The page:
7

This question is addressed to those who believe in the doctrine of Total Depravity.

In Exodus 10:3 God asks the Pharaoh for how long will he remain proud. Why does God ask such a question if the Pharaoh can't repent?

And why does God tell all people to repent/or to not sin if they don't have the choice to do so? It's like telling a blind person to see.

"So Moses and Aaron went to Pharaoh and said to him, "This is what the LORD, the God of the Hebrews, says: 'How long will you refuse to humble yourself before me? Let my people go, so that they may worship me." (Exodus 10:3 (NIV))

1

This is a good question and usually the misunderstanding of people who are curious of the doctrine.

I am going to address the second question first. When asking this question you are making a mistake in terms of what total depravity is. You are assuming that the individuals who are not called don't have a choice to repent. This is not what is believed. The person who typically believes in total depravity believes that by birth the individual is sinful (Psalm 51:5) and hates God and therefore will not look for God (Romans 3:10-11). Total depravity is not a choice that is given or not given, it is the state of a mans heart at birth. That his heart hates God because he loves sin (Romans 1:21). Nobody says that they do not have the option to repent. Rather that the individual DOES have the option to repent but they lack the desire to repent. Therefore because they don't want to repent they wont repent.

What happens to the individual that does repent is that God gives some a heart as a new gift (Ezekial 36:26). He makes the individual a new creature (2 Corinthians 5:17). God gives them a new desire for him. A longing to be with him. So because they have a desire for God they repent and turn to him. God never restricts anyone's repentance. Simply put they don't want to repent, because they don't want God. The people who do repent want God. God is not under any obligation to change a mans heart. Although He can and does. Typically they appeal to the many instances when God changes a man in scriptures or sets them apart from birth.

In the example of pharaoh, they do believe pharaoh has the option to repent. In fact it is clear that God tells him to. So he has the option to, and God demonstrates to him that he should over and over. But pharaoh hates God and doesn't want to repent and God is under no obligation to change his heart to make him want to repent. Even if God calls him to repent, because pharaoh has the option to repent. God gave him that option, and calls him to repent but pharaoh simply does not want God, and does not want to repent.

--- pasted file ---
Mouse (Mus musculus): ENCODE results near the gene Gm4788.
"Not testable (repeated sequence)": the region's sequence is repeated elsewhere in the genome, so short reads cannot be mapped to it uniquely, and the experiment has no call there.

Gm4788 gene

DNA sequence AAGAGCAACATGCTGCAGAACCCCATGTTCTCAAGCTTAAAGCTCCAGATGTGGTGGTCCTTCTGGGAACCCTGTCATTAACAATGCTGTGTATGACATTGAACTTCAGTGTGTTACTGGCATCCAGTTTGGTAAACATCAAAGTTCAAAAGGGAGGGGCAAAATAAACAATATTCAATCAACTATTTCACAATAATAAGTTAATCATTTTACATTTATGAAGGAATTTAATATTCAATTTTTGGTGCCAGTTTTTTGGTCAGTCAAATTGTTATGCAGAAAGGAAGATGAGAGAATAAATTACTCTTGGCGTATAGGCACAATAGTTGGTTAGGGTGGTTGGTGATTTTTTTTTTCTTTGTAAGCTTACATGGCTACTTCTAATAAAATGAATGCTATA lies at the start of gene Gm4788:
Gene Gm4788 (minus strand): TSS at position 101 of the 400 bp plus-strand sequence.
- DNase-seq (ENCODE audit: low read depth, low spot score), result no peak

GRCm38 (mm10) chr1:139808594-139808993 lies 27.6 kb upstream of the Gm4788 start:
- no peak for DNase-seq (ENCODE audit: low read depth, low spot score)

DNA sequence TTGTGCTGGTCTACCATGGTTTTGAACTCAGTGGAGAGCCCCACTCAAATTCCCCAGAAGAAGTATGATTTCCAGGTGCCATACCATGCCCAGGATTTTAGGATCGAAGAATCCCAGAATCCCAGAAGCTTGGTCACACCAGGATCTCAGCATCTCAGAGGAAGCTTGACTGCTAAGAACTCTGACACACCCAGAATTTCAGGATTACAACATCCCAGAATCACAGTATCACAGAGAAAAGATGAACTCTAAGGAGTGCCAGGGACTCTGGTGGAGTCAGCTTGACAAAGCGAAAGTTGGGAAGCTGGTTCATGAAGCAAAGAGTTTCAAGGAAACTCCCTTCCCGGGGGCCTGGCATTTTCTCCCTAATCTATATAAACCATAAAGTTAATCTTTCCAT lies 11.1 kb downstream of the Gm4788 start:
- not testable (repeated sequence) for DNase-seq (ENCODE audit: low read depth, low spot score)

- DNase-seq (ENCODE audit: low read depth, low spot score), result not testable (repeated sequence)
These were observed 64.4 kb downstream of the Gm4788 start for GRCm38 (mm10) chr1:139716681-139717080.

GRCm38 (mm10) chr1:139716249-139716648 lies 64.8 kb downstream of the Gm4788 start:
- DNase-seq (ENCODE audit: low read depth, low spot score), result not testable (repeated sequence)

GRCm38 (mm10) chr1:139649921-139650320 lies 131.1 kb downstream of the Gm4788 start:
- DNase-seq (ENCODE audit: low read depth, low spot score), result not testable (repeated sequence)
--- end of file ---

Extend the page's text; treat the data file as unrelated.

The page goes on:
Hope this helps!

  • 1
    But if I don't have the ability to 'walk on water', I really don't have the option to 'walk on water'. – Beestocks Jul 3 '17 at 2:07
  • You misunderstood what was said in the answer. The individual has the ability and the option to "walk on water". What the person does not have is the desire to be like Jesus and get out of the boat. The individual is in bondage to their nature (Total Depravity) which is a condition of the heart. It is where a mans desire comes from. Again their is no lack of ability or a lack of option. They are always available. The individual simply does not have the desire, their will (desire) is in bondage to their nature. To doubt the availability of the option is a straw-man argument. – Matthew Jul 3 '17 at 22:41
  • But repentance is from God. 2 Timothy 2:25 "in humility correcting those who are in opposition, if God perhaps will grant them repentance, so that they may know the truth" – Beestocks Jul 3 '17 at 23:24
  • I'm sorry I don't understand the assertion. Based off of my understanding this verse affirms the position. That repentance is from the Lord. It is granted by means of his regenerating power. – Matthew Jul 4 '17 at 0:34

Your Answer

By clicking “Post Your Answer”, you agree to our terms of service, privacy policy and cookie policy

Not the answer you're looking for? Browse other questions tagged or ask your own question.